On 27 December in the town of Rmeilan (Rimelan), the Northern Syria Constituent Assembly voted to remove “Rojava,” meaning ‘Western (Kurdistan), from the federal system; initially named the “Democratic Federal System of Northern Syria-Rojava and now called the “Democratic Federal System of Northern Syria”.
The removal of “Rojava” has led to debates and tensions among Kurdish people across the four Kurdish regions. The opponents of this change see it as a degrading of the Kurdish aspiration for national rights. Others have gone so far as to say it devalues and belittles the sacrifices of the Kurdish people in Rojava. People who have defended the change have said the removal of an ethnic term makes the federal system more inclusive and correct in terms of encapsulating areas outside Rojava and which do not have Kurdish dominated populations.
Rojava as a collective and revolutionary heritage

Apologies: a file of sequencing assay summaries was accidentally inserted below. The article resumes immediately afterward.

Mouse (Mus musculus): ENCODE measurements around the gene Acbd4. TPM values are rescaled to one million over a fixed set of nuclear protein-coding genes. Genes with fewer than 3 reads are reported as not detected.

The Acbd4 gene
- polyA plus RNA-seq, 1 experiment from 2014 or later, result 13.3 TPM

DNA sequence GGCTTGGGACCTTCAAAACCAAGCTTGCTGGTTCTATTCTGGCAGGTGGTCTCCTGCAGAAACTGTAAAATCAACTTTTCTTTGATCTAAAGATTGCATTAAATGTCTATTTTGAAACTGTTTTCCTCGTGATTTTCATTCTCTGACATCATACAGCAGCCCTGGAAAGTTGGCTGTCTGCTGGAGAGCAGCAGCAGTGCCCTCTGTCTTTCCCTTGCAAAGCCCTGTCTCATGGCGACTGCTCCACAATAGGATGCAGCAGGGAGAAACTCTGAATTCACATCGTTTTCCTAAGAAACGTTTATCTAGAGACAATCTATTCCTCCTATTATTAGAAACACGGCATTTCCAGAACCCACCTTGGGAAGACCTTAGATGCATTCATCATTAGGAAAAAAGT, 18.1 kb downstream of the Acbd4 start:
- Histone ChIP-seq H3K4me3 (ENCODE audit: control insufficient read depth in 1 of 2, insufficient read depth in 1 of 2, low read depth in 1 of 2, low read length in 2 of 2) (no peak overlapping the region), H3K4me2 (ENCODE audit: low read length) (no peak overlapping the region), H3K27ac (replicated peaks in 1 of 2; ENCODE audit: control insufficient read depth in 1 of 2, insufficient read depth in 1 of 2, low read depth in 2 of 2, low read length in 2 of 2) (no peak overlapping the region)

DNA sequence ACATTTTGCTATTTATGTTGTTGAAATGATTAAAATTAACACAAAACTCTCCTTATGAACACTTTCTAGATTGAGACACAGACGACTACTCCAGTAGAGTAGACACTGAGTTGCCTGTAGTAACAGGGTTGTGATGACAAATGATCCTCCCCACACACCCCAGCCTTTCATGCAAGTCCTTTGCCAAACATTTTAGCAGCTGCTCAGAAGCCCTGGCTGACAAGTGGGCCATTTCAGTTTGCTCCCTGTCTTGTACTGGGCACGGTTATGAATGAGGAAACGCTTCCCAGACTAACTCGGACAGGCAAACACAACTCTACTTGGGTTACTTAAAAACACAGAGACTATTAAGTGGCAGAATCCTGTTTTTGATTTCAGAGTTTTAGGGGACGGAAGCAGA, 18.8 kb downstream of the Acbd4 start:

So what is the correct way of looking at the situation in terms of the political and ideological approach of the system being built there?
We know that communities, societies and peoples have a strong collective memory. In this sense the change in name cannot erase “Rojava” from social life and history because it has become a collective and revolutionary heritage – to use Hannah Arendt’s terms. For the past five years Rojava has been celebrated in songs, stories, poems, and in local, national, regional, and international conferences, newspapers, and outlets. Many people have even named their new-born children Rojava.
Furthermore the impact and potential of Rojava and its project of building a “Democratic Nation” – in terms of administration, democracy, pluralism, gender equality and self-defence – is not and should not confined to a specific Kurdish geography (Cizire, Kobani, Afrin). Importantly, as a leading member of the TEV-DEM Aldar Xalil wrote in Arabic newspaper Elaph, it should not exclude the other ethnic groups, cultures, languages and religions, which are in coexistence with Kurdish people in the same geography. Aldar wrote: “Therefore not using “Rojava” a political term does not mean to dissolve or deny its existence. Rather it shows a real effort to increase the effectiveness and impact of the Rojava revolution on the national and regional levels in terms of democracy and resistance against repressive and reactionary regimes and ideologies.”
What does the North mean?